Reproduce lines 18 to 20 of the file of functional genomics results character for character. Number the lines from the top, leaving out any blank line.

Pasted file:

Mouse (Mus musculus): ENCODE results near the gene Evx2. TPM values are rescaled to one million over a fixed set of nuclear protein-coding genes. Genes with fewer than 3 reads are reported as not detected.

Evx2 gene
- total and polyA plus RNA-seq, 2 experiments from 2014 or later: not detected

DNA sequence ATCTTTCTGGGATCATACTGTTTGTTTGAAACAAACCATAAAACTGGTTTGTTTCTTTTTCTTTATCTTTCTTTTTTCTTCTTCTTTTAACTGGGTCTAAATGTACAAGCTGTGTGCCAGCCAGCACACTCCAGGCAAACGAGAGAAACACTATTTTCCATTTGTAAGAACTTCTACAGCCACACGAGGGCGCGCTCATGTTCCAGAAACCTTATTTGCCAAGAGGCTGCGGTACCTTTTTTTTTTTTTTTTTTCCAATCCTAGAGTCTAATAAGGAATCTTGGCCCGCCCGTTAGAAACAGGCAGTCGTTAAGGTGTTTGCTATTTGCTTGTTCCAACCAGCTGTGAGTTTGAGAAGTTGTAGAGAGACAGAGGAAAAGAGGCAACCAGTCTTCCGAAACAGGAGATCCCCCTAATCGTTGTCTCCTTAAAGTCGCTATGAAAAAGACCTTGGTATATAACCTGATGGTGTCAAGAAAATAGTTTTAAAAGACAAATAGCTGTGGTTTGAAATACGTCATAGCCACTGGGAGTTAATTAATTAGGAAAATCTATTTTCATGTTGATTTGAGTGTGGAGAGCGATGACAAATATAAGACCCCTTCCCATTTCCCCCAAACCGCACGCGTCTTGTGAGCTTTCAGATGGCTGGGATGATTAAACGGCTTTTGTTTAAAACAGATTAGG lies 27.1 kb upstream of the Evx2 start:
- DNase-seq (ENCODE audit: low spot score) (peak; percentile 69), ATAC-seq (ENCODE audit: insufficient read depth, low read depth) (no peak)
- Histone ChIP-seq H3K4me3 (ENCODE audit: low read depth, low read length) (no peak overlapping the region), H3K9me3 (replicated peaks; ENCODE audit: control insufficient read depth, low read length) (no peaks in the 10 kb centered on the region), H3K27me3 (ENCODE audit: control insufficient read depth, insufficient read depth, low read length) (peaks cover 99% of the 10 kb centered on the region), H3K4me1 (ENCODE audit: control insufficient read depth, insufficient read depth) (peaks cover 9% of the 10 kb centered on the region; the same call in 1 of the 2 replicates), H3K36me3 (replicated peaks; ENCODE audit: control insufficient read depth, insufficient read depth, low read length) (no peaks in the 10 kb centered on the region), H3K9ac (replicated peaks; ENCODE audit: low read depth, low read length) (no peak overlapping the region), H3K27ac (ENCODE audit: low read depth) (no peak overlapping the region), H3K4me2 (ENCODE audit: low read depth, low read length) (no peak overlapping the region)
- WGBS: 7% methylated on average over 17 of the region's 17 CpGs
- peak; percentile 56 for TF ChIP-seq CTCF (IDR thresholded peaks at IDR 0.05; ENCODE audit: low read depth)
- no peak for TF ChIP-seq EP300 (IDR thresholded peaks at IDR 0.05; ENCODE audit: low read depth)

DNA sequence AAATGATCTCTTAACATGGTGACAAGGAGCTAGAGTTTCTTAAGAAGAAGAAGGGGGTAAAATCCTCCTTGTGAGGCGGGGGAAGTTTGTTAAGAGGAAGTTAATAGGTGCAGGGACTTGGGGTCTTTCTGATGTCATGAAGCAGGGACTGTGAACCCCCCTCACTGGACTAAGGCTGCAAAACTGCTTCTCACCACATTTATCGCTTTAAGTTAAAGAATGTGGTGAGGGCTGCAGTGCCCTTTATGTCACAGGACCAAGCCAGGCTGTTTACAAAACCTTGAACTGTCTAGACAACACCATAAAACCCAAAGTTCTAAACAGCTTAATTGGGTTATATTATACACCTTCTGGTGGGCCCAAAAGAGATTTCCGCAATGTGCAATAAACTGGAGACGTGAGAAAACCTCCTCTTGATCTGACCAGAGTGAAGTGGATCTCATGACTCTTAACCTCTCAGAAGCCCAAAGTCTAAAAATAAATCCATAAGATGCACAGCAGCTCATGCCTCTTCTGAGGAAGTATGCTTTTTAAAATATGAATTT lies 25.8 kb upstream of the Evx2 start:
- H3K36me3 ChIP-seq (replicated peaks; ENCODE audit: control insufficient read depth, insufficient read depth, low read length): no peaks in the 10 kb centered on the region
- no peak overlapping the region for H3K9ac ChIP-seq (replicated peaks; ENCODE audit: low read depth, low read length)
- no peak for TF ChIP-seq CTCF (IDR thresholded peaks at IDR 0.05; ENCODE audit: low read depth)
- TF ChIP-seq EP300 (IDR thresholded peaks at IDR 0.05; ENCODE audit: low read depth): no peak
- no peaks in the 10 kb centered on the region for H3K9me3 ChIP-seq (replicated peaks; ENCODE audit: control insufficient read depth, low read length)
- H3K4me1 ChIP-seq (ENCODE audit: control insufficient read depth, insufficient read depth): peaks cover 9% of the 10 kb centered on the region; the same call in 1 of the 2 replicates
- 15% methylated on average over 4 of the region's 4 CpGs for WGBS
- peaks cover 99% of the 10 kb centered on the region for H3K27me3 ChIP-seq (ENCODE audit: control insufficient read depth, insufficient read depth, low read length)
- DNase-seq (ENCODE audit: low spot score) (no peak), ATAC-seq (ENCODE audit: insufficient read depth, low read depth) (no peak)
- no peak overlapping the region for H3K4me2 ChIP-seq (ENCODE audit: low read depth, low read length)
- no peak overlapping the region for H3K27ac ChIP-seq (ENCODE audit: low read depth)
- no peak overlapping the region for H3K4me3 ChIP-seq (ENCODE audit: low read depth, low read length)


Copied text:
- peaks cover 99% of the 10 kb centered on the region for H3K27me3 ChIP-seq (ENCODE audit: control insufficient read depth, insufficient read depth, low read length)
- DNase-seq (ENCODE audit: low spot score) (no peak), ATAC-seq (ENCODE audit: insufficient read depth, low read depth) (no peak)
- no peak overlapping the region for H3K4me2 ChIP-seq (ENCODE audit: low read depth, low read length)